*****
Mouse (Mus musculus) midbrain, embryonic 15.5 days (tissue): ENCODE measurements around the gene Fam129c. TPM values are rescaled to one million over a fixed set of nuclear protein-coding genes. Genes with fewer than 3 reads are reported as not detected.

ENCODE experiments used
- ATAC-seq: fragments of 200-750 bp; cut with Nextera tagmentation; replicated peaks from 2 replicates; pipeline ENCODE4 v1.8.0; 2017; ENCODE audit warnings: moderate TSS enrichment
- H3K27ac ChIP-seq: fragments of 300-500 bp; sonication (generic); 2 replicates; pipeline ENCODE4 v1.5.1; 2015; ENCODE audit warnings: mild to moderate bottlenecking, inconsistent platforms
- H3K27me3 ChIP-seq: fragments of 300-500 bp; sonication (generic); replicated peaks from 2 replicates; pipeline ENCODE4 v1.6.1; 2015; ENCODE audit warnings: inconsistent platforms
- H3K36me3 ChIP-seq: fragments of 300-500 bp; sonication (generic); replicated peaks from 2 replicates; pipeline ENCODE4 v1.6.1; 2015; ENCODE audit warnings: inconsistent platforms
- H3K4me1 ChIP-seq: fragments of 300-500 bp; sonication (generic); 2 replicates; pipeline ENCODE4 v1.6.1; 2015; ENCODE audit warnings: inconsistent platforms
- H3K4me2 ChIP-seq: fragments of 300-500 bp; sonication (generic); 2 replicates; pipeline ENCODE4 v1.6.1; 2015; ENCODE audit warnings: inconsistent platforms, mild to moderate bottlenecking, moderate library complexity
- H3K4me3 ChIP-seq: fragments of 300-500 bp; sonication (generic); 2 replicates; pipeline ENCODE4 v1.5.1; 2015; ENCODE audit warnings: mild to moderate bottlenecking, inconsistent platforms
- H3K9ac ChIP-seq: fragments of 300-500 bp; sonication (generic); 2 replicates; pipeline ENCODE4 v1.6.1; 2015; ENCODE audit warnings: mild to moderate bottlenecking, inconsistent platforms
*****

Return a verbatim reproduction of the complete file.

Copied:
Mouse (Mus musculus) midbrain, embryonic 15.5 days (tissue): ENCODE measurements around the gene Fam129c. TPM values are rescaled to one million over a fixed set of nuclear protein-coding genes. Genes with fewer than 3 reads are reported as not detected.

ENCODE experiments used
- ATAC-seq: fragments of 200-750 bp; cut with Nextera tagmentation; replicated peaks from 2 replicates; pipeline ENCODE4 v1.8.0; 2017; ENCODE audit warnings: moderate TSS enrichment
- H3K27ac ChIP-seq: fragments of 300-500 bp; sonication (generic); 2 replicates; pipeline ENCODE4 v1.5.1; 2015; ENCODE audit warnings: mild to moderate bottlenecking, inconsistent platforms
- H3K27me3 ChIP-seq: fragments of 300-500 bp; sonication (generic); replicated peaks from 2 replicates; pipeline ENCODE4 v1.6.1; 2015; ENCODE audit warnings: inconsistent platforms
- H3K36me3 ChIP-seq: fragments of 300-500 bp; sonication (generic); replicated peaks from 2 replicates; pipeline ENCODE4 v1.6.1; 2015; ENCODE audit warnings: inconsistent platforms
- H3K4me1 ChIP-seq: fragments of 300-500 bp; sonication (generic); 2 replicates; pipeline ENCODE4 v1.6.1; 2015; ENCODE audit warnings: inconsistent platforms
- H3K4me2 ChIP-seq: fragments of 300-500 bp; sonication (generic); 2 replicates; pipeline ENCODE4 v1.6.1; 2015; ENCODE audit warnings: inconsistent platforms, mild to moderate bottlenecking, moderate library complexity
- H3K4me3 ChIP-seq: fragments of 300-500 bp; sonication (generic); 2 replicates; pipeline ENCODE4 v1.5.1; 2015; ENCODE audit warnings: mild to moderate bottlenecking, inconsistent platforms
- H3K9ac ChIP-seq: fragments of 300-500 bp; sonication (generic); 2 replicates; pipeline ENCODE4 v1.6.1; 2015; ENCODE audit warnings: mild to moderate bottlenecking, inconsistent platforms